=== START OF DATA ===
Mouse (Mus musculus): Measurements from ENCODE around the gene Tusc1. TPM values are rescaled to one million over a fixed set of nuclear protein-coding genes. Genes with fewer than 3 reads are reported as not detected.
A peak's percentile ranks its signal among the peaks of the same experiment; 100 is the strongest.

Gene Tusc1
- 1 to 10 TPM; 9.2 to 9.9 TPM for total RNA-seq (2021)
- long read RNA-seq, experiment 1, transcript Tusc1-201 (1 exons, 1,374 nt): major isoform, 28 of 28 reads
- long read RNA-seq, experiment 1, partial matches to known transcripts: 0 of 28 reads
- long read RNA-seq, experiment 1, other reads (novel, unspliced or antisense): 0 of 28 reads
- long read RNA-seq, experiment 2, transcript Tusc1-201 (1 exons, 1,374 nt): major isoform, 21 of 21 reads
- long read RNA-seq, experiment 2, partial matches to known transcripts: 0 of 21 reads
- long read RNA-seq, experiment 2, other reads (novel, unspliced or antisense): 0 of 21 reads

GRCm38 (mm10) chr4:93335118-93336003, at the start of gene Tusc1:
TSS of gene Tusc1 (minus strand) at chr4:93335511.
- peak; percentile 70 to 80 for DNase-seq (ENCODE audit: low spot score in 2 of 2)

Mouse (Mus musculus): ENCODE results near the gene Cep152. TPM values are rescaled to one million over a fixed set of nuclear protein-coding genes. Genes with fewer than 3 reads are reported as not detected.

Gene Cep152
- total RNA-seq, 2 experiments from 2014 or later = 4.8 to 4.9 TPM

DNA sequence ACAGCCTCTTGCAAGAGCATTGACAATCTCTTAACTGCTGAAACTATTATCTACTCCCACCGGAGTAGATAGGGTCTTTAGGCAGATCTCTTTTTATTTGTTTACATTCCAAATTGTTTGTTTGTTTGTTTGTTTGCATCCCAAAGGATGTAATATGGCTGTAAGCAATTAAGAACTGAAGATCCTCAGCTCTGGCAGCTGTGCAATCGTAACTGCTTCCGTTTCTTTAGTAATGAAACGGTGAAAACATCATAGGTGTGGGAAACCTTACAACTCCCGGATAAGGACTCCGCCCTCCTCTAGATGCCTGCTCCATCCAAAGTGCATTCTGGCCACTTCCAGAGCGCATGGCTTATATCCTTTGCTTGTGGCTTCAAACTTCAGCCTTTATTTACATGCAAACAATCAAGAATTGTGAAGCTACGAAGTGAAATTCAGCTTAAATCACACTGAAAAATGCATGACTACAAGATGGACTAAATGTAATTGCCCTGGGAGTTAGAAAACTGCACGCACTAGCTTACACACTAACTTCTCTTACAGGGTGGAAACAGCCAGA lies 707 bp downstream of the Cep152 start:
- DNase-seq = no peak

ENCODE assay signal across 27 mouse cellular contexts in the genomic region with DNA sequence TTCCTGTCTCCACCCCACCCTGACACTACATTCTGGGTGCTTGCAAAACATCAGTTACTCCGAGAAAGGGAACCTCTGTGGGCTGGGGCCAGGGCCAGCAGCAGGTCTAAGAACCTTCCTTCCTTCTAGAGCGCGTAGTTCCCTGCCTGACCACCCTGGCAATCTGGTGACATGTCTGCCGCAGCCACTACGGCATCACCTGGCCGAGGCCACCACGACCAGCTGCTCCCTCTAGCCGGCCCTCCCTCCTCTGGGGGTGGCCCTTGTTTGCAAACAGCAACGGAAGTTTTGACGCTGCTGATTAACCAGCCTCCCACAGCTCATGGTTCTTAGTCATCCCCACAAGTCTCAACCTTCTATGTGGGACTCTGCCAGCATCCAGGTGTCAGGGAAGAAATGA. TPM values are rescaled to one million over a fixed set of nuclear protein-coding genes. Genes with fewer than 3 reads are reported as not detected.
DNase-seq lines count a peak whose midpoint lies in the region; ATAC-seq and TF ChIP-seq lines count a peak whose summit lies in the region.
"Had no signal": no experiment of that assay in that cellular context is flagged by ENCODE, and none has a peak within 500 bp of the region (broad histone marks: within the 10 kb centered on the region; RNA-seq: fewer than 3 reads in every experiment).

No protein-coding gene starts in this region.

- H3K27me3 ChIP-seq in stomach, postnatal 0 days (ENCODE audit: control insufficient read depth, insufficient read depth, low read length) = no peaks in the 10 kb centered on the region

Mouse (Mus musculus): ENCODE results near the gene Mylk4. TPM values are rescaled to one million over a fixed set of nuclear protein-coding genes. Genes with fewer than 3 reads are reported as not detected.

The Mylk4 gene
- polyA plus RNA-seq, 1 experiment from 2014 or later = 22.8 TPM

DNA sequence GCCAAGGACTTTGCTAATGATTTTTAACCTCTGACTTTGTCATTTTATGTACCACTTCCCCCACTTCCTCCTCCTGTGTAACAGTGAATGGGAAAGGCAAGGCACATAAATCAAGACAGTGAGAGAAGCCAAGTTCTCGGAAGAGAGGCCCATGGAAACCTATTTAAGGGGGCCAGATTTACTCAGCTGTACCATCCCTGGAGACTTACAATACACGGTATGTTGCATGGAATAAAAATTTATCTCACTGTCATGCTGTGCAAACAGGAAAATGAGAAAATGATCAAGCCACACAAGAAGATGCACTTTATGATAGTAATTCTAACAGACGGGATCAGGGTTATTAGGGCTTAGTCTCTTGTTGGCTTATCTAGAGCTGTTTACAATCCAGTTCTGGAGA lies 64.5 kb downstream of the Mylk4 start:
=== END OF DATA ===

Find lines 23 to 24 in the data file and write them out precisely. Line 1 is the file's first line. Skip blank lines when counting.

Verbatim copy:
- H3K27me3 ChIP-seq in stomach, postnatal 0 days (ENCODE audit: control insufficient read depth, insufficient read depth, low read length) = no peaks in the 10 kb centered on the region

Mouse (Mus musculus): ENCODE results near the gene Mylk4. TPM values are rescaled to one million over a fixed set of nuclear protein-coding genes. Genes with fewer than 3 reads are reported as not detected.